22 January, 1998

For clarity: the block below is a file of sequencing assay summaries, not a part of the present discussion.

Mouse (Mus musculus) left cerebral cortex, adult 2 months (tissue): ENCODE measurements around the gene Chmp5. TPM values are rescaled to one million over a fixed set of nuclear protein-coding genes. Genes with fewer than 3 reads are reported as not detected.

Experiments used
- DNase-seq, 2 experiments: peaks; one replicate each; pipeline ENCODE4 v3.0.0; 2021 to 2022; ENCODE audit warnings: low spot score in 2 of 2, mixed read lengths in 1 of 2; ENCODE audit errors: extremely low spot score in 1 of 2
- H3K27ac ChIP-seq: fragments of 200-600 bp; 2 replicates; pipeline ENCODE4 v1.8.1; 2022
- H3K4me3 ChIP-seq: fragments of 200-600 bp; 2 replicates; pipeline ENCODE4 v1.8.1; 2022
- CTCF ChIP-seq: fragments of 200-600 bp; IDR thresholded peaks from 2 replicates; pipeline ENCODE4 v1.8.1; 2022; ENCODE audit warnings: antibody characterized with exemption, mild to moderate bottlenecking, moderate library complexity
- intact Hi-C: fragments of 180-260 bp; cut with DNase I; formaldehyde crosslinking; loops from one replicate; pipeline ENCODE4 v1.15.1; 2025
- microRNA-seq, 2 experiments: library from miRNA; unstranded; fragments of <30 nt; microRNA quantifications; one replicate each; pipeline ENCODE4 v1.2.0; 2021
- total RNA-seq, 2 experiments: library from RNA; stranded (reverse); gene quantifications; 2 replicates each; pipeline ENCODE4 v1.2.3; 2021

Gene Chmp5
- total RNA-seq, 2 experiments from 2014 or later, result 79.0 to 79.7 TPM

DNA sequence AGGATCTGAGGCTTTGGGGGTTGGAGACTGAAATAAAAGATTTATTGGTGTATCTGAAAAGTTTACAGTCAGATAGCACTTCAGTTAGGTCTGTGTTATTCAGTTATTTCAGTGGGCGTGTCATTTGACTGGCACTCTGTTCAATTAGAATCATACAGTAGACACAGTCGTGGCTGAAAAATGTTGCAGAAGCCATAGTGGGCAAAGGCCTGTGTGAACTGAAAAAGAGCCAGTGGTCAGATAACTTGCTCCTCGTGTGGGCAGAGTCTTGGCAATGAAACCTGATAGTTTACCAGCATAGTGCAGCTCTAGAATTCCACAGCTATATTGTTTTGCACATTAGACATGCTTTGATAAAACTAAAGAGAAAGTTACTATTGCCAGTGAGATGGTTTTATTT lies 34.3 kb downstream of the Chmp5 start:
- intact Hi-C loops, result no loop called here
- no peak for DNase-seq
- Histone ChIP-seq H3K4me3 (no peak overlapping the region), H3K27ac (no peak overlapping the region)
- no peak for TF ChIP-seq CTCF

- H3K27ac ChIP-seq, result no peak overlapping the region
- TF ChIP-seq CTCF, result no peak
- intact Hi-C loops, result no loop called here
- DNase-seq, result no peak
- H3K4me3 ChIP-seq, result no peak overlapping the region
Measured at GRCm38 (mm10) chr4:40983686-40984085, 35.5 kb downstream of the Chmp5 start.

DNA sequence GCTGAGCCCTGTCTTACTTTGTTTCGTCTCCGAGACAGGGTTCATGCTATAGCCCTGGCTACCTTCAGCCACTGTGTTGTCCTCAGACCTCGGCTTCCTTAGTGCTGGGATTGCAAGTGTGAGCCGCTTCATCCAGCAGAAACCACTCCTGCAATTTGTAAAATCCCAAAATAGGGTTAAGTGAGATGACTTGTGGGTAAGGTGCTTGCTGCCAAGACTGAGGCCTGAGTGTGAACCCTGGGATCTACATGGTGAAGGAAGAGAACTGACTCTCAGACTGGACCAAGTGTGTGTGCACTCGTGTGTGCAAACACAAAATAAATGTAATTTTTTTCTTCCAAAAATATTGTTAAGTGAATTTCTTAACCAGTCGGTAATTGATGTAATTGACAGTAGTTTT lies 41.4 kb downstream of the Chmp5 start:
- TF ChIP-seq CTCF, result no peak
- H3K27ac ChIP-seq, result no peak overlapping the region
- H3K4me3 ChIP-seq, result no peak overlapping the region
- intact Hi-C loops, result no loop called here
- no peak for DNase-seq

Hello Everybody! We collected cores and grab samples from the sea floor. I told you all about how we image the sea floor using sound. That is called "remote sensing" - it means that we do not touch what is on the sea floor, instead we get a "picture" of it. But we also want to get a sample so that we know what our picture represents. We see layers under the sea floor and we want to know what makes those layers. We use a "grab sampler" to get a sample from the surface of the sea floor. This looks like a big steel mouth that is lowered to the sea floor on a long cable. When it reaches the sea floor, the mouth shuts, "grabbing" a sample of the material on the sea floor. The grab sampler is then brought up to the surface and we can see what is on the sea floor. We got mud and dark sand in one sample, with barnacles and brittle stars (like starfish with long thin arms) and tiny animals called bryozoans. You can find out more about these animals in an encyclopedia or by using the Internet. Why do you think the sand was dark? I'll give you a hint - what color are the sandy beaches of Hawaii? What has created the islands of Hawaii? The sample was "grabbed" near Cape Adare - what might this tell us about the rocks of Cape Adare? A corer is a long hollow pipe that is about 3 meters long and made of steel. How long is that in feet? Is the corer taller than you are? It has a big weight on top that weighs about 2000 pounds (much more than me!). The corer is attached to a cable on the ship. The corer is lowered to the sea floor. It slides into the sea floor, sampling the layers UNDER the sea floor (the grab sampler gets the layer at the top of the sea floor). The corer is then brought back up to the ship. What is inside is a sample of the layers. We lower the corers and grab samplers to the sea floor at 50 meters a minute and bring them back to the ship at the same speed. If the sea floor is 200 meters deep, how long does it take us to get a sample from the sea floor and back to the ship? Remember that we have to send the sampler down AND bring it back up! We use the grab sampler to tell us what type of sediment is at the sea floor. Sometimes there are big rocks at the sea floor. When this happens, we cannot collect a core because we might damage the equipment; the grab sampler gives us a good idea of whether or not we should take a core. You can take your own core! Have a friend make a peanut butter and jelly and marshmallow and banana sandwich for you, and you make a sandwich for your friend. I really like the marshmallow! You don't have to use all the materials, and if you want a different sandwich, make that one! Keep the layers of the sandwich secret from each other. Put each sandwich in a container (maybe an open lunch bag) so that you can see the top of the sandwich but not the edges. What do you think is in the sandwich? What is the order of layers? When we core the sea floor, we do not know the layers. If we have a grab sample, we may know what is on the very top. Take a clear plastic straw and poke it into the sandwich. Carefully pull the straw out. Do you see layers? What do the layers tell you? Which layer came first? Which one was put on last? If you take several cores, can you see a difference in some of the thicknesses of the layers? What does that tell you about the layer in the sandwich? Now comes the fun part - you can EAT your cores! I can't eat the ones we collect - mud doesn't taste as good as marshmallow! Why do we want to take cores in Ross Sea? What do they tell us? I'll write all about that tomorrow! More soon! E. Shackleton BearReturn to E. Shackleton Bear's Page
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